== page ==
This is actually why the promotions that make such a big deal about pausing/rewinding live TV are so off-the-beam, because that’s not what a TiVo is really for. A TiVo is useful for finding programs that you would otherwise not know about, programs that are on at times of day when you’re not watching (say 7am!), or on channels that it never occurs to you to check. If you use your TiVo properly, there are always plenty of programs recorded and waiting for you, programs that match your own viewing preferences, things you specifically requested be recorded. Because of that, there’s never any need to resort to watching what’s being broadcast right at this very moment.

Anyway, once I got the TiVo I was very happy to have all my Babylon 5 programs recorded, but then started thinking about the other things I wanted to record. For one, I’d always wondered about why everyone thought Bette Davis was so fantastic. Yes, I’d seen some of her movies and they were good, but it always seemed like she was playing Bette Davis, rather than any particular roles. So, I set up what TiVo calls a Wish List to record all of her films. A Wish List can be for a category (Science Fiction), an actor (Dirk Bogarde), a director (Alfred Hitchcock) or a title (Easy Rider). And if the listings the TiVo downloads happen to have a match on any of your wishlists, the TiVo will record it for you.

The TiVo also has Season Passes for weekly series. It has several really good advantages over the VCR. For instance:

  • It will catch rebroadcasts if the original broadcast is cancelled, or adjust the time if the originally planned time is changed (e.g., next week The Sopranos goes an extra 20 minutes, easy to miss with a traditional VCR).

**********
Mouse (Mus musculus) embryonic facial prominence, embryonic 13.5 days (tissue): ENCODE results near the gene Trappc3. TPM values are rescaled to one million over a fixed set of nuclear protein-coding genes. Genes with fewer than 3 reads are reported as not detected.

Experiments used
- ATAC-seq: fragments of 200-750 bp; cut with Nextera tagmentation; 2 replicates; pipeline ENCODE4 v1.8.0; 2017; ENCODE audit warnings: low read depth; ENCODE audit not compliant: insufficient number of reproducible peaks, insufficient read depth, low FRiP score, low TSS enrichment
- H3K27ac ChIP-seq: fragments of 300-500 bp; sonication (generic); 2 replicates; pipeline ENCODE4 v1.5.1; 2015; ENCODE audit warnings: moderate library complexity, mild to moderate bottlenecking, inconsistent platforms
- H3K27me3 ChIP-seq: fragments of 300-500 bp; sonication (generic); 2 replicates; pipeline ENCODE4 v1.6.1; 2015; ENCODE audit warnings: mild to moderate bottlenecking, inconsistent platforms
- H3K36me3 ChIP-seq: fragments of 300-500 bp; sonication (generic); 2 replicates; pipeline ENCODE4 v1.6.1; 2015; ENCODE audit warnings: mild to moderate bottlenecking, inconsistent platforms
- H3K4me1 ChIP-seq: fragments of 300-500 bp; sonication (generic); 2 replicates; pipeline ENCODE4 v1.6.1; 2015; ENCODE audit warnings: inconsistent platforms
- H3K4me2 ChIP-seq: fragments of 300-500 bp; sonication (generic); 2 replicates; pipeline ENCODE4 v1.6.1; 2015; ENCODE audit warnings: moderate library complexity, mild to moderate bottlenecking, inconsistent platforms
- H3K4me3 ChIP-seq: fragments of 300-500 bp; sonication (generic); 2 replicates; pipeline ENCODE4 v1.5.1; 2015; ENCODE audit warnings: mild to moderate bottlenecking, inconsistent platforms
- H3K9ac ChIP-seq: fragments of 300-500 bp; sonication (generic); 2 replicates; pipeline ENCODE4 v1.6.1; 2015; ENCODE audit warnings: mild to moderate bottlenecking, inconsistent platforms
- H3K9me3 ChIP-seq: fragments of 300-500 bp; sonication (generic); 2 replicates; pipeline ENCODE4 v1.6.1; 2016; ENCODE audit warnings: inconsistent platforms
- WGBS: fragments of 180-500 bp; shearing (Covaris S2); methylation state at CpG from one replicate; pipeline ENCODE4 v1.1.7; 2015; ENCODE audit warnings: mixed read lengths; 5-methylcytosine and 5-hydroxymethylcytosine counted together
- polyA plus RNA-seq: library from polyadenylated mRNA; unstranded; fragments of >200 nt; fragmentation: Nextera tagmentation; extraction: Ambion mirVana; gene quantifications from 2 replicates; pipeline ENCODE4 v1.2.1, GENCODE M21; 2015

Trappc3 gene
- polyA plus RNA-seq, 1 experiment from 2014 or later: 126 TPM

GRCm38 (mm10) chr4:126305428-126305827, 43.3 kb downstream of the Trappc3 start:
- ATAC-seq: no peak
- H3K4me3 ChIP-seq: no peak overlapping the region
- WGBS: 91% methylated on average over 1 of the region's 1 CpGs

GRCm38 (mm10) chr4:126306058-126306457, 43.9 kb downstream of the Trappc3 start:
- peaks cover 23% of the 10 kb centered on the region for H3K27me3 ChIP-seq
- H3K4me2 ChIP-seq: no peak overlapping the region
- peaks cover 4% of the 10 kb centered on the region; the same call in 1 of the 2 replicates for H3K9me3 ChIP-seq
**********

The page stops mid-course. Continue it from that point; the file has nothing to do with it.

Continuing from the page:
• If you arrange your priorities right for the Season Passes, you can record programs that are on at the same time if one of them has a rebroadcast. For instance, once Queer as Folk starts up again, it will clash with The Practice. But since QaF is rebroadcast, I can set The Practice as the higher priority and it will be recorded at 10pm on Sunday, and QaF will be picked up on the rebroadcast.
  • For programs like EYEWITNESS NEWS you can set it to record all broadcasts but keep no more than one at a time. I do this for the local and national news broadcasts, and the result is that when I turn on the TiVo I always have the last 6:00/11:00 news broadcast and the last 6:30 national newscast.

With all of these features what I found was that, instead of turning on the TV and watching it over my shoulder while doing something actually interesting at the PC, or reading the newspaper while “watching,” I would actually want to sit down in front of the TV and really watch a movie or program. This is because it was a program that I really wanted to see, and not just whatever happened to be on that was not execrable.

And I quickly found out exactly why Bette Davis is considered so great. And became puzzled why Frank Capra is lauded so much (he seemed to me to be making the same sentimental movie over and over again). And learned why Marlon Brando was such a sensation when young and such a laughing stock in his old age.

Yes, TiVo changed my relationship to the TV — it is no longer on until I want to watch. And I don’t watch until 8 or 9pm, when I go into the living room and relax for a couple or three hours of actual entertainment.

And I’ve found out that I like movies. I really like movies. I’ve been trying to fill in gaps of important/famous movies that I’d never seen (The Graduate, Apocalypse Now, Birth of a Nation, The Third Man and a whole host of others).

And that brings me to the purpose of this whole entry, to explain how I got to the point where I want to write at length on the movie American Beauty. I had never seen it until I rented it from NetFlix (more on how fabulous Netflix is later), and I am still feeling the effects of this film. I have a lot to say about it, and that will be my next entry.